The opinion of the court was delivered by: Irizarry, Dora L., United States District Judge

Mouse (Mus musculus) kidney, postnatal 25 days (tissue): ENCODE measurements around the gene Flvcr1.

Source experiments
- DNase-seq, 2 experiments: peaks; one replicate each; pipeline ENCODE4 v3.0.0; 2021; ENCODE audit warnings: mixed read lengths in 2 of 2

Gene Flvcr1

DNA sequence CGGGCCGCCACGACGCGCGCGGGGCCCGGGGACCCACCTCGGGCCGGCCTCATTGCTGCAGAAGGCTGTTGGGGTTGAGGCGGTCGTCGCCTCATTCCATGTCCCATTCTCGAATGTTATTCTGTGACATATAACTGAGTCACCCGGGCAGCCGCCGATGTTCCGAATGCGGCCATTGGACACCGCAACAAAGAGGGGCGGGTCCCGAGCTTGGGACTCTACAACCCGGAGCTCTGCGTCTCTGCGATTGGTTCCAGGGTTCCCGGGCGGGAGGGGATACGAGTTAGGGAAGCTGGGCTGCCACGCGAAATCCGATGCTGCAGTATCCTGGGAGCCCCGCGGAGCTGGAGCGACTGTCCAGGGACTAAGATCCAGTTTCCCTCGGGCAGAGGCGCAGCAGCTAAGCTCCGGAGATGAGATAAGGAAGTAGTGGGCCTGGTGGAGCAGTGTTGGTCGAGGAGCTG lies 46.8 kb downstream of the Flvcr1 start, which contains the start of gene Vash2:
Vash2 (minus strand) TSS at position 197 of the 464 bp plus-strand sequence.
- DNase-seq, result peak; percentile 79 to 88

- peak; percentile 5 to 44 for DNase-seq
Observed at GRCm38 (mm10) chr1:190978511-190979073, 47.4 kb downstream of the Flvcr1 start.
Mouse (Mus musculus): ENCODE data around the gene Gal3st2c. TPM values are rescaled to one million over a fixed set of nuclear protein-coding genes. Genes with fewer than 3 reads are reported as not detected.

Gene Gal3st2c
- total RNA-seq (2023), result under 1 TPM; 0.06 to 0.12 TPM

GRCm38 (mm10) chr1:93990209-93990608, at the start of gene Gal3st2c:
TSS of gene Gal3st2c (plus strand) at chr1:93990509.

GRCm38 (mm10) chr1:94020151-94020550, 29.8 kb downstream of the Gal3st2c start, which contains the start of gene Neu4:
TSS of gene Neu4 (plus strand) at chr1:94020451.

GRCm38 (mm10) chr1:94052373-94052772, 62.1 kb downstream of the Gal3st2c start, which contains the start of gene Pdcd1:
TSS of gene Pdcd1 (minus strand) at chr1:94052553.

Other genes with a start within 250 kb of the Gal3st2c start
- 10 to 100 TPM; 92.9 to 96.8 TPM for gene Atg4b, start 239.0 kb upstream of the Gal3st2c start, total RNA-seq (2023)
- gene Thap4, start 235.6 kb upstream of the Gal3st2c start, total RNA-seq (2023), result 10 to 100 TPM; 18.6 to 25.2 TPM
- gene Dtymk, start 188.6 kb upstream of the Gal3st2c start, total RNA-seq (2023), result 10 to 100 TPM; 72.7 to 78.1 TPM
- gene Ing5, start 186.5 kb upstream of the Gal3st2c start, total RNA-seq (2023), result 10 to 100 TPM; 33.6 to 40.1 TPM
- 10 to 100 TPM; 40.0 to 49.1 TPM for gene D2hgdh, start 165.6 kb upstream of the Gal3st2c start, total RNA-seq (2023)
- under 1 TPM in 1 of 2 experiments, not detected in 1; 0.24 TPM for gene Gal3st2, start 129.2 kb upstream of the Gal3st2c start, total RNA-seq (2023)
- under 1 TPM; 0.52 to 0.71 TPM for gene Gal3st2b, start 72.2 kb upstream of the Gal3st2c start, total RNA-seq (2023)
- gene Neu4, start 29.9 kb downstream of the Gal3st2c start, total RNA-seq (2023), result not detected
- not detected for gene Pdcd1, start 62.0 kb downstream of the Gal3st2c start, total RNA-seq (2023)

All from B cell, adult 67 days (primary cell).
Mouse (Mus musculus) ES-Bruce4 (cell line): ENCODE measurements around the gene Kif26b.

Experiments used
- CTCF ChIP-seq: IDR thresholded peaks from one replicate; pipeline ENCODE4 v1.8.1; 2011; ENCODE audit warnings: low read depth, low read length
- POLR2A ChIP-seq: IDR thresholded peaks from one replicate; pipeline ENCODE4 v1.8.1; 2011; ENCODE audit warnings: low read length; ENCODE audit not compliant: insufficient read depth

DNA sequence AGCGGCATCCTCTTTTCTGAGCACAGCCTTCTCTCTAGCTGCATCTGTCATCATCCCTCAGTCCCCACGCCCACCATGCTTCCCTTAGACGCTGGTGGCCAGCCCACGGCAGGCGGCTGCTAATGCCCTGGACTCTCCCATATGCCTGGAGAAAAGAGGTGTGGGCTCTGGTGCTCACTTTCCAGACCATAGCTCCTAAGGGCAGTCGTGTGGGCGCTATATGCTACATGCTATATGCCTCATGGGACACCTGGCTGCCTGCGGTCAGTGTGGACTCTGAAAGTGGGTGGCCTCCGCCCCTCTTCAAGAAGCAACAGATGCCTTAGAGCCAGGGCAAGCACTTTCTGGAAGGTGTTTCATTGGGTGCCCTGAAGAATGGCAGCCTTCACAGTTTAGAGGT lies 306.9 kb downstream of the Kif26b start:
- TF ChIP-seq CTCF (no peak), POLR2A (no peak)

On November 14, 2007, petitioner, currently at liberty and residing in Kings County, brought the instant pro se petition, seeking a writ of habeas corpus pursuant to 28 U.S.C. § 2254, challenging his prosecution in the Supreme Court of the State of New York, Kings County. Petitioner seeks "discharge from custody and a stay of all the proceedings." Petition ("Pet.") at 5.*fn1 Petitioner's submission is not the typical petition for a writ of habeas corpus pursuant to 28 U.S.C. § 2254. While he has named as his custodian the respondent, he is not incarcerated, nor has he been convicted in state court. Rather, it appears that, on the date petitioner filed this action, his criminal case was pending in the state courts, and he was at liberty pending disposition of that matter. This Court is without jurisdiction to intervene in the state's ongoing criminal prosecution of petitioner. For the reasons set forth below, the petition is dismissed without prejudice.